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A History of Western Philosophy: The Medieval Mind, Volume II (v. 2) 2nd Edition
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Top Customer Reviews
Once again I was amazed at the Professor's ability to sift through a sea of historical and technical detail, identify core concepts, follow them as they thread their way through the interval under consideration and relate them to the present time. His objectivity is consistent and his writing is not intrusive--it's as if the reader is engaged in direct personal research. His language is concise and not pedantic--this layman had no difficulty following his presentation of the various controversies characterizing medieval philosophical discourse.
The book ranges from the first century A.D. through the end of the period sometime in the 14th century. It addresses, among other things, the interplay of Jewish tradition and classical thought during the formative years of Christianity. An overview of the development of society, culture and a coherent worldview prepares the reader for a bracing survey of Thomism, including his metaphysics, psychology, ethics and politics. In closing the book, Jones details the subsequent critiques of Thomism developed by Bacon, Duns Scotus, William of Occam, et al.Read more ›
Jones states that there are two possible ways for a writer to organise a history of philosophy -- either by addressing everyone who ever participated in philosophy (which could become rather cumbersome if one accepts the premise that anyone could be a philosopher), or to address the major topics and currents of thought, drawing in the key figures who address them, but leaving out the lesser thinkers for students to pursue on their own. Jones has chosen the latter tactic, making sure to provide bibliographic information for this task.
This volume, 'The Medieval Mind', starts where the last volume leaves off, as the classical world, in the form of the Greek and then Roman Empire, the organising principles for the Western world for nearly a thousand years, were beginning to crumble.Read more ›
Mostly this is due to Jones' poor understanding of the Judeo-Christian tradition. Having studied historical Jesus/early church scholarship pretty assiduously, I think he badly misunderstands both ancient Judaism and early Christianity, Jesus, and Paul. For instance, he wonders why YHWH would be especially interested with the Jewish people, and comes up with: "The Jews seem not to have asked themselves this question. A supreme national egoism made it easy for them to believe..." (p. 22). Dead wrong. The Jews' understanding of Israel's special calling to be the light of the world and its place in YHWH's larger plan for the world is present in e.g. Gen. 12.3, Isa. 56, etc., and is the backbone of Christian thought.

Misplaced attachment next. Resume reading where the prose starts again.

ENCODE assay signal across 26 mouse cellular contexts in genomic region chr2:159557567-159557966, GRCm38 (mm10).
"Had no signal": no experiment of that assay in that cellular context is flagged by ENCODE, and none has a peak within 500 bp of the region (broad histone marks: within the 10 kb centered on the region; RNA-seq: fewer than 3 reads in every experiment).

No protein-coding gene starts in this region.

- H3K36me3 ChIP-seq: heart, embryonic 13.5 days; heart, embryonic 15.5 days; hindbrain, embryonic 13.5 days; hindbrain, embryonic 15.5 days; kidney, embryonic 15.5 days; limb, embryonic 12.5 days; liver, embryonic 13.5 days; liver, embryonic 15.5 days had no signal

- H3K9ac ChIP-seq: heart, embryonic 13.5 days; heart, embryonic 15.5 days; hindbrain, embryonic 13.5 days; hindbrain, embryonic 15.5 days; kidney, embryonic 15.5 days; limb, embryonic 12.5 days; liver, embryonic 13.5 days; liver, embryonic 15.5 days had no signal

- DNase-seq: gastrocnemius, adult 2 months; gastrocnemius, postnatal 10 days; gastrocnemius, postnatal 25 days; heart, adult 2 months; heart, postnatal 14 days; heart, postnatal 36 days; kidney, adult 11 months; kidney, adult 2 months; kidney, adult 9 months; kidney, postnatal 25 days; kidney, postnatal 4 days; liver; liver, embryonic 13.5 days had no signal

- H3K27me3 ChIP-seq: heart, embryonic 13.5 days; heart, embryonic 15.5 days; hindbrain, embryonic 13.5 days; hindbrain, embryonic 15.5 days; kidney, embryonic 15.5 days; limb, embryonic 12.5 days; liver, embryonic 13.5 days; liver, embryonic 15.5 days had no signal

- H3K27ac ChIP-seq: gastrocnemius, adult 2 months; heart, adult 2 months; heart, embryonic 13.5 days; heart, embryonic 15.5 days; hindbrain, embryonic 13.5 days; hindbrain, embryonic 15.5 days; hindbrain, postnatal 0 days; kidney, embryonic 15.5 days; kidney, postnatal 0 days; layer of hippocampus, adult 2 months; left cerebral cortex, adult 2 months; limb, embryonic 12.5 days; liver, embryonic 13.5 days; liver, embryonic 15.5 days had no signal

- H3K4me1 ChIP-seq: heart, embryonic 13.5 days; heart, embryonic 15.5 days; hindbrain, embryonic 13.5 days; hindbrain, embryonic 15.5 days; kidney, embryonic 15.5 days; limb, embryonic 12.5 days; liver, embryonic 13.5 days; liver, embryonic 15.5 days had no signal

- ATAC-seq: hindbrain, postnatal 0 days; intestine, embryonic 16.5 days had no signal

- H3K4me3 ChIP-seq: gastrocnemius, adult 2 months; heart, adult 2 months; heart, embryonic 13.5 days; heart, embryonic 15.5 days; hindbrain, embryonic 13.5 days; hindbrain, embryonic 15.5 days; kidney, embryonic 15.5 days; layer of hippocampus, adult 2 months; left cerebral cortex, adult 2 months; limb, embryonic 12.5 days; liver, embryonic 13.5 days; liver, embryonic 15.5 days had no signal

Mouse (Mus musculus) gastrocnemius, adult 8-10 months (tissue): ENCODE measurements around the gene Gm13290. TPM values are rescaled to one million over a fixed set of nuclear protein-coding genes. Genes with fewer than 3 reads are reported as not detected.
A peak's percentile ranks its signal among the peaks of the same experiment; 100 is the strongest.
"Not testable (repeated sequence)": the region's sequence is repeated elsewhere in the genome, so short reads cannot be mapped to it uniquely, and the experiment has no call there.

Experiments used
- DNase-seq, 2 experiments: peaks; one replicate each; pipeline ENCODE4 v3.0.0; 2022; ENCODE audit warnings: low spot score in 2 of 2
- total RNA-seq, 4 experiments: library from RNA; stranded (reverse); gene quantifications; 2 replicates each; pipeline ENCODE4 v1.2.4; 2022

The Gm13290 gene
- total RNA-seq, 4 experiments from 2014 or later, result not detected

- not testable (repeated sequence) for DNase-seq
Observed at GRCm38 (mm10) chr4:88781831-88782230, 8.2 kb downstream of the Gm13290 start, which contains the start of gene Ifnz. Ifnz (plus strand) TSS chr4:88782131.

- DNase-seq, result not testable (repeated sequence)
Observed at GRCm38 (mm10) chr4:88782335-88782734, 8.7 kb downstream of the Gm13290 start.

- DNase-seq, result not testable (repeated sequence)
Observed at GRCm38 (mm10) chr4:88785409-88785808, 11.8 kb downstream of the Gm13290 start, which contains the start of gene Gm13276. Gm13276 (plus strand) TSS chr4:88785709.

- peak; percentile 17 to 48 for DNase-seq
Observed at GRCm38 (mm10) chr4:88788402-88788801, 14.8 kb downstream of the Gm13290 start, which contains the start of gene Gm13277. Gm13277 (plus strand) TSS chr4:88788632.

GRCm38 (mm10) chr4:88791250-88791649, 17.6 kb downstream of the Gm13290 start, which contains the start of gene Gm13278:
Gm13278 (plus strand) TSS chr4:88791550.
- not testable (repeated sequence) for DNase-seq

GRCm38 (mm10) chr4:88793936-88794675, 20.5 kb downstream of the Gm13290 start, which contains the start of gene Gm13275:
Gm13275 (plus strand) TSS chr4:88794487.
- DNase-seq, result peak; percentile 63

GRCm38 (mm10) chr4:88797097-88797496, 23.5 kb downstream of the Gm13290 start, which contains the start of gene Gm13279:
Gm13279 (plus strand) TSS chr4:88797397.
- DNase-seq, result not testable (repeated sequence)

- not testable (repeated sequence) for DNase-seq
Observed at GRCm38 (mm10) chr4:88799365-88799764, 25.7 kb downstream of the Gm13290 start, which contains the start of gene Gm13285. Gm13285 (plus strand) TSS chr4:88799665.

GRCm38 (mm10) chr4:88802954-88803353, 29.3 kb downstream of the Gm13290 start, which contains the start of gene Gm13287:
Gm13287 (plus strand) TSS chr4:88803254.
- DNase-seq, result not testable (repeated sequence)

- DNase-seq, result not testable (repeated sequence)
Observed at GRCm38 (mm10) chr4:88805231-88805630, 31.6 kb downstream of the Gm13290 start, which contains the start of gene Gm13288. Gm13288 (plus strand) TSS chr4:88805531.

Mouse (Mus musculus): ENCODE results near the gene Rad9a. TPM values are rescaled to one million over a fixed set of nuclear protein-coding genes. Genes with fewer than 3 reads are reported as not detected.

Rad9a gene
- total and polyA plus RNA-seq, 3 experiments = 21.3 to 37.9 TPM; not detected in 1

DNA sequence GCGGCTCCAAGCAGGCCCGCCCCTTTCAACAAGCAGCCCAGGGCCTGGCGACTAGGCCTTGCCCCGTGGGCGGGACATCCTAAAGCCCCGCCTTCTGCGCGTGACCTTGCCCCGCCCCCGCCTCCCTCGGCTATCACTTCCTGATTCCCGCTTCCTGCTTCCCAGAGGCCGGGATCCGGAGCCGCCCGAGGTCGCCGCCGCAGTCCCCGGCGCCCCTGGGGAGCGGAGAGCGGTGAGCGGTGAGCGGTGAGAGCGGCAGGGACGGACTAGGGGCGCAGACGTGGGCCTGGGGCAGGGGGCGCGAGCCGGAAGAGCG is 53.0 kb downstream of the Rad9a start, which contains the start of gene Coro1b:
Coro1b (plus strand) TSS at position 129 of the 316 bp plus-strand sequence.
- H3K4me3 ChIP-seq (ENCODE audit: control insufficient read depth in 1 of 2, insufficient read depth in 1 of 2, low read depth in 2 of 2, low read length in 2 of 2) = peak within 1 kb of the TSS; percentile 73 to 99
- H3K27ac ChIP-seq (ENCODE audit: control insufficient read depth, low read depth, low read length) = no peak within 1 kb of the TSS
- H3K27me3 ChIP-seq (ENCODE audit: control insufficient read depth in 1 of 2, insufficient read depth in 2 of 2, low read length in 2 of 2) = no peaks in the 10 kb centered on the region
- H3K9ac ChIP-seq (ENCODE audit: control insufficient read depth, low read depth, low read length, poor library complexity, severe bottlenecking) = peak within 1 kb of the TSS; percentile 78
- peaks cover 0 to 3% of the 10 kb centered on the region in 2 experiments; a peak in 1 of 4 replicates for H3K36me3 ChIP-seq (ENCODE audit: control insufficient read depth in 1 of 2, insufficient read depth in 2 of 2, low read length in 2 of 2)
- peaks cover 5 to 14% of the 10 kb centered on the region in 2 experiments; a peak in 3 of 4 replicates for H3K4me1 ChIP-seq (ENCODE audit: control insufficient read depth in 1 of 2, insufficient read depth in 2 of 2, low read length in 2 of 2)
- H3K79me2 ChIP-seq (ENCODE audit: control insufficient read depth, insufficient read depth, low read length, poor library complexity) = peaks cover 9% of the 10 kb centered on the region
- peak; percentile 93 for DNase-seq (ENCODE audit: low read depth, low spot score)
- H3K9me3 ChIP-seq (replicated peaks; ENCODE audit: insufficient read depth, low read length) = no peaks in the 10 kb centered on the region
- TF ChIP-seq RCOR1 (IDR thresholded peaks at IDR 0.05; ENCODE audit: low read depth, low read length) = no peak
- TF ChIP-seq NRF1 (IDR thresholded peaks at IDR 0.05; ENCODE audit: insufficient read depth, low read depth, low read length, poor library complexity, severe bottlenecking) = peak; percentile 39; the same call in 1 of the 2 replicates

Again, with Jesus, Jones is seriously confused. The cornerstone, as he himself notes (p. 28), for his understanding of Jesus' moral and theological thought is his belief that Jesus expected the imminent end of the world. Again, dead wrong. He seems to be relying on Schweitzer's thesis from "The Quest for the Historical Jesus," which while trailblazing when it was written a hundred years ago, is not accepted by anybody in the field nowadays.
I could go on about Paul as well, but I think the point is clear. Jones is much better with straight philosophy than he is with reconstructing ancient religious worldviews, and in the Middle Ages all the philosophy is also theology built on those ancient worldviews he badly misunderstands. So it gets better as it goes, as the theology of the church gets closer to the theology he knows about and has retrojected onto the early church. The sections on Augustine and Thomas Aquinas, the heart of the book, are quite good.Read more ›
Most Recent Customer Reviews
Just what the description said, well worn and extensively used.Published 17 days ago by Jordan Corl
The error of Duns Scotus leads to the error of David Hume. On page 308, Professor Jones credits Duns for pointing out that inductive inferences need justification. Read morePublished 5 months ago by Joseph Annunzio
Tough subject. I have to reread the chapters for it to sink in. Subject is interesting but very complex. I tend to fall asleep often.Published 7 months ago by N. S.
Jones cuts through the mundane works of some of the philosophers and provides not only excerpts of there works but lively commentary.Published 11 months ago by George U
This is a series of books. I found these originally at the university and have read a couple and I like them they are worth reading every one of them. Read morePublished 15 months ago by Bill Byers
W.T. Jones did an excellent job in presenting a lucid History of Western Philosophy. We used these books during a one-year course I took in Philosophy back in the early 1970's. Read morePublished on December 15, 2013 by Carl Swinney
Provide excellent history. Read 2 of Jones' volumns in college. Wanted to read the other in the series and really wanted to have them for my book shelf.Published on April 18, 2013 by Prinkie